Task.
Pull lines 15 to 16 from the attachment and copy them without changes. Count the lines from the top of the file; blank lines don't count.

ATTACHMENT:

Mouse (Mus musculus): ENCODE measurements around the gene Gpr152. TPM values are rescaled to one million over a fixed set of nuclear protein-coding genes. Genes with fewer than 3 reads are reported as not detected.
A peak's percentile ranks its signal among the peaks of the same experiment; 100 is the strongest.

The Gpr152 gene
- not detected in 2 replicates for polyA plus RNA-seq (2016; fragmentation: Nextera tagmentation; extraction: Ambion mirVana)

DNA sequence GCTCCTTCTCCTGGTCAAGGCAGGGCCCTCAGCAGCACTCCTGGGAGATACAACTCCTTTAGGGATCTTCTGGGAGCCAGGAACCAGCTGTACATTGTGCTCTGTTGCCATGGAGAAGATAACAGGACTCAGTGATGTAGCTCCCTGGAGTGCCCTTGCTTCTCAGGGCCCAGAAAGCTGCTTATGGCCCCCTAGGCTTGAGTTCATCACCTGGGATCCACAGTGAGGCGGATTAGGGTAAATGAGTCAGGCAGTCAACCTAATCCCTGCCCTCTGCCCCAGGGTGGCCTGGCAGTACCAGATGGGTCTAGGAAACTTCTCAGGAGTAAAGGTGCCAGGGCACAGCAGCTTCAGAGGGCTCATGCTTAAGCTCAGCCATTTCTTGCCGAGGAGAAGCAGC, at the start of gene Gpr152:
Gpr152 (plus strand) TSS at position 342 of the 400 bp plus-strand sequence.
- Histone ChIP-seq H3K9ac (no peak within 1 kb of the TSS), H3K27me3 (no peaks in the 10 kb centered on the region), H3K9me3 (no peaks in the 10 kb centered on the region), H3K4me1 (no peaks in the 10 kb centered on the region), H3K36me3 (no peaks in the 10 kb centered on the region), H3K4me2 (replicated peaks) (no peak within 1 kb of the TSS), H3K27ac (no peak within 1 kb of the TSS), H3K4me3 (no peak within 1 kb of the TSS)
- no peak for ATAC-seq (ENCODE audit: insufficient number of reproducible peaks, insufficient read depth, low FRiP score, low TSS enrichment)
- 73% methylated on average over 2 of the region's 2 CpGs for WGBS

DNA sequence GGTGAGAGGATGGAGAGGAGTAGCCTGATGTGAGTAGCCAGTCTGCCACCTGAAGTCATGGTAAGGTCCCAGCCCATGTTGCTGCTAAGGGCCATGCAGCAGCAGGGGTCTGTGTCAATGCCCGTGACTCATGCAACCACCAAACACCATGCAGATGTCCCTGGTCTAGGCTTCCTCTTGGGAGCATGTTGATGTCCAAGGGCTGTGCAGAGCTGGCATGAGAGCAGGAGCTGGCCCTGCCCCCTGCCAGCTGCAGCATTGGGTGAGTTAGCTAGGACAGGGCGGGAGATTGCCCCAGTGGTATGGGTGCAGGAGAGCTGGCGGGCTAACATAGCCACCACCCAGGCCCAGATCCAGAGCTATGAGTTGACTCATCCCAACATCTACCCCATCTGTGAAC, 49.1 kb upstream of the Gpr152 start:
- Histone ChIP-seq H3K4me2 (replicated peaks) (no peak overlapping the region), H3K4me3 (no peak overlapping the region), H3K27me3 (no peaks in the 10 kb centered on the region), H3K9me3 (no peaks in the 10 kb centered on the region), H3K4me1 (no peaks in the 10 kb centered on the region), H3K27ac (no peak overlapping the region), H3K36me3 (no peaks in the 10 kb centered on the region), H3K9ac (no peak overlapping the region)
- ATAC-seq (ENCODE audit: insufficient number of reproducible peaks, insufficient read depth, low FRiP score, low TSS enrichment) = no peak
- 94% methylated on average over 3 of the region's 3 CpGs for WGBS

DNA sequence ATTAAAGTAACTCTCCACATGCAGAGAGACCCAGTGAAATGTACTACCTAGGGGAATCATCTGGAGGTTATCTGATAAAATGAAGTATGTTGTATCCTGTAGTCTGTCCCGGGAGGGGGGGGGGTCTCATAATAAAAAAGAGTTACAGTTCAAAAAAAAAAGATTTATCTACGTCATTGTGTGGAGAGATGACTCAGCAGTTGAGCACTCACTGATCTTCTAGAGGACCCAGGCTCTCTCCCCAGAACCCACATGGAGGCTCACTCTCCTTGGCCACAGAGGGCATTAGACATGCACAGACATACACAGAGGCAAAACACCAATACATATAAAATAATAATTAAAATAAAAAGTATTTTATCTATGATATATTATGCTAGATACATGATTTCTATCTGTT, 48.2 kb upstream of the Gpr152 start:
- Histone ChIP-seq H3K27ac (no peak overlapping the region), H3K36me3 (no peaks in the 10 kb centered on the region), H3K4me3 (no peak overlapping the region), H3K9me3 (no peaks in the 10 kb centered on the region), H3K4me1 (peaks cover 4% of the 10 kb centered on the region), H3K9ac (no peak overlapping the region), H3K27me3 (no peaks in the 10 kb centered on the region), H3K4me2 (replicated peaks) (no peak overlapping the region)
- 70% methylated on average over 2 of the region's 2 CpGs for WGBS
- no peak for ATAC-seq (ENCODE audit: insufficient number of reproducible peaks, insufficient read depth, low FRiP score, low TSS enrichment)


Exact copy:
- Histone ChIP-seq H3K27ac (no peak overlapping the region), H3K36me3 (no peaks in the 10 kb centered on the region), H3K4me3 (no peak overlapping the region), H3K9me3 (no peaks in the 10 kb centered on the region), H3K4me1 (peaks cover 4% of the 10 kb centered on the region), H3K9ac (no peak overlapping the region), H3K27me3 (no peaks in the 10 kb centered on the region), H3K4me2 (replicated peaks) (no peak overlapping the region)
- 70% methylated on average over 2 of the region's 2 CpGs for WGBS